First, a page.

Antioxidant activity reportedly has an effect on various different bioactivities (whitening, anti-inflammation, and high blood pressure). The antioxidant activity of natural substances and OMH has been widely studied, and, thus, this study identifies the antioxidant activity of standard substances that have originated from various OMH in terms of their DPPH radical-scavenging activity and ABTS radical-scavenging activity. The DPPH and ABTS radical-scavenging assays offer a redox-functioned proton ion for unstable free radicals and play a critical role in stabilizing detrimental free radicals in the human body. This is generally achieved by taking advantage of the fact that unstable violet DPPH and ABTS free radicals transform to stable yellow DPPH free radicals by accepting a hydrogen ion from antioxidants. In terms of the antioxidant activity, the ability to eliminate hydroxyl radicals or superoxide radicals through a physiologic action or through oxidation is evaluated, and a high index indicates a strong antioxidant activity. Table 1 provides the results of the DPPH and ABTS radical scavenging in 100 ppm for one hundred kinds of pure standard compounds used in this study. 17 compounds among the one hundred kinds of pure standard compounds ( (+)-catechin hydrate, calycosin, (3) caffeic acid, (4) curcumin, (5) eugenol, (6) ferulic acid, (7) gallic acid hydrate, (8) hyperoside, (9) kaempferol, (10) magnolol, (11) quercetin, (12) quercetin 3-beta-D-glucoside, (13) quercitrin, (14) rutin hydrate, (15) sinapic acid, (16) vanillylacetone, and (17) L-(+)-ascorbic acid) have an antioxidant activity of over 90%. Table 2 shows the IC50 rate of compounds with a strong antioxidant activity. The ABTS radical-scavenging measurement method, which is commonly used to evaluate the antioxidant activity, takes advantage of the fact that ABTS free radicals become stable by accepting a hydrogen ion from the antioxidant, losing their blue colors. Moreover, in the ABTS assay as well as in the DPPH assay, when antioxidant activity occurs, the ability to eliminate hydroxyl radicals or superoxide radicals through physiologic action or oxidation is evaluated with a high index indicating a strong antioxidant activity. Each of the DPPH and ABTS are compounds that have a proton free radical, with a characteristic absorption that decreases significantly upon exposure to proton radical scavengers. DPPH and ABTS radical-scavenging through antioxidant activity are well known to be attributable to their hydrogen-donating ability (Tables 1 and 2). The concentration of these compounds required to inhibit 50% of the radical-scavenging effect (IC50) has been determined by testing a series of concentrations. In particular, the sample with (+)-catechin hydrate, caffeic acid, eugenol, gallic acid hydrate, hyperoside, quercetin, vanillylacetone, and L-(+)-ascorbic acid compounds showed the strongest activity. In addition, the 17 compounds showed better inhibitory activity against ABTS radical than the DPPH radicals. That is, the ABTS assay is more sensitive in identifying antioxidant activity because of the faster reaction kinetics, and its response to antioxidants is higher. Consequently, this study shows that the ABTS assay IC50 values of gallic acid hydrate, (+)-catechin hydrate, caffeic acid, rutin hydrate, hyperoside, quercetin, and kaempferol compounds were 1.03 ± 0.25, 3.12 ± 0.51, 1.59 ± 0.06, 4.68 ± 1.24, 3.54 ± 0.39, 1.89 ± 0.33, and 3.70 ± 0.15 μg/mL, respectively.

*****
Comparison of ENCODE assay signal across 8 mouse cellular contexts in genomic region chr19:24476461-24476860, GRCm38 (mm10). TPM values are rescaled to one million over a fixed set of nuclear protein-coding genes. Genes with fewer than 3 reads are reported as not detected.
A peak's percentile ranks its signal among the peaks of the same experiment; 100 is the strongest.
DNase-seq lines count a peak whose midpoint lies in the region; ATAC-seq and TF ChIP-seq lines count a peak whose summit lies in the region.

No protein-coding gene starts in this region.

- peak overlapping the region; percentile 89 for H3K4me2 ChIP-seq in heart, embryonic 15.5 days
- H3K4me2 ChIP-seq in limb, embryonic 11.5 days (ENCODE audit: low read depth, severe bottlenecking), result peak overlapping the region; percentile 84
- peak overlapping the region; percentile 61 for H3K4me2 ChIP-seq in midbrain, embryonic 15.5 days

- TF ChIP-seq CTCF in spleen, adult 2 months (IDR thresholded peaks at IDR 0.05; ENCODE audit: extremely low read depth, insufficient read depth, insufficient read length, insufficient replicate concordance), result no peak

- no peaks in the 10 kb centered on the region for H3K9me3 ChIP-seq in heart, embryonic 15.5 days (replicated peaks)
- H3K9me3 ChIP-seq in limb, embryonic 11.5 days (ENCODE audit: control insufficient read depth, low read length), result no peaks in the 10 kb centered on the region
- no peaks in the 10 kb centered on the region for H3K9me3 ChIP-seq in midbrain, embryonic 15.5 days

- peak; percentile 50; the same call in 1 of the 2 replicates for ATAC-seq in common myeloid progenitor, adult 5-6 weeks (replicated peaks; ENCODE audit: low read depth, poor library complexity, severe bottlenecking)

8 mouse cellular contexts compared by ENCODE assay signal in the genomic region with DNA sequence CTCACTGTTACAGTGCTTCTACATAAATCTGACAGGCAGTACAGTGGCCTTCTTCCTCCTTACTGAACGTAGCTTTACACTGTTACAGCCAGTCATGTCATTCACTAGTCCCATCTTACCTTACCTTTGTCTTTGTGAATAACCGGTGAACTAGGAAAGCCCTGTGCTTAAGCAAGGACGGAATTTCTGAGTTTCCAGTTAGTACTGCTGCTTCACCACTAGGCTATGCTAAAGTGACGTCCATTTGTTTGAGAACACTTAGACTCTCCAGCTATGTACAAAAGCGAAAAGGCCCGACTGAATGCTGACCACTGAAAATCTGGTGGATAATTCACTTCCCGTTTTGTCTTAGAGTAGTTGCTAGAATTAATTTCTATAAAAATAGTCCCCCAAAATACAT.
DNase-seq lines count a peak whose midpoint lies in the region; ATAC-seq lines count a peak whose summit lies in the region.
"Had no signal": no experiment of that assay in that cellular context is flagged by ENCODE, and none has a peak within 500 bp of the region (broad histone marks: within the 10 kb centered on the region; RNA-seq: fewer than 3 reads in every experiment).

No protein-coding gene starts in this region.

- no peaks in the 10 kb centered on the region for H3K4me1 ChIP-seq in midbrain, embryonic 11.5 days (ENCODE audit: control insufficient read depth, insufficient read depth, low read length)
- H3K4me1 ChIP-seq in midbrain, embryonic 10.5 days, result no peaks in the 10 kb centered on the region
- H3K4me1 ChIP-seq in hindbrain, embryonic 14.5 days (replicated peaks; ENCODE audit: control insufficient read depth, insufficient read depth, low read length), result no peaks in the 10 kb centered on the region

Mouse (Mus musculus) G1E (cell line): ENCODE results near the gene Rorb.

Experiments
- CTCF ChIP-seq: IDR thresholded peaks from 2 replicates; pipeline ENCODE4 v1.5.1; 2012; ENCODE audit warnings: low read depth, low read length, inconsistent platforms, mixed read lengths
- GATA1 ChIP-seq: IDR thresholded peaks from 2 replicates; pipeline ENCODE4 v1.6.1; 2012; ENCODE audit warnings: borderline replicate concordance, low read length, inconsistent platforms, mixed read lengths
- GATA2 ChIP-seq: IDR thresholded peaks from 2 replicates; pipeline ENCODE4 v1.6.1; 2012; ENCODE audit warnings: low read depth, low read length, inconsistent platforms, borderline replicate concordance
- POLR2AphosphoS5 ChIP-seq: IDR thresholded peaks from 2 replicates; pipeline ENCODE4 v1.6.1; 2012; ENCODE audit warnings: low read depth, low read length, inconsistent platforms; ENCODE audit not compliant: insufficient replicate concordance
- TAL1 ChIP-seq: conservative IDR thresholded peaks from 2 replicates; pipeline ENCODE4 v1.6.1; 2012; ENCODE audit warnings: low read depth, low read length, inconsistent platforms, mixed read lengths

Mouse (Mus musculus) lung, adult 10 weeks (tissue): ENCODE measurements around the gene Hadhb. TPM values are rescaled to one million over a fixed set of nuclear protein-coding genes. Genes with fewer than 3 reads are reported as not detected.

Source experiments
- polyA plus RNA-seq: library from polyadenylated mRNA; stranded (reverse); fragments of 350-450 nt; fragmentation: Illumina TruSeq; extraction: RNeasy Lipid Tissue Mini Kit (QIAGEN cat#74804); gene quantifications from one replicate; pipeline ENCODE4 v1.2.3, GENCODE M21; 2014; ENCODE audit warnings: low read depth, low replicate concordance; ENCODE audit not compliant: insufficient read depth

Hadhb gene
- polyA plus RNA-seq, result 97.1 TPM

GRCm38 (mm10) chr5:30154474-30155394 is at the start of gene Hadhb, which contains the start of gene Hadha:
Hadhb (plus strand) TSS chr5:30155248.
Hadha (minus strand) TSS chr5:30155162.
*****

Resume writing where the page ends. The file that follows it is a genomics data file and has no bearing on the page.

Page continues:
3.2. Online HPLC-ABTS Assay Analysis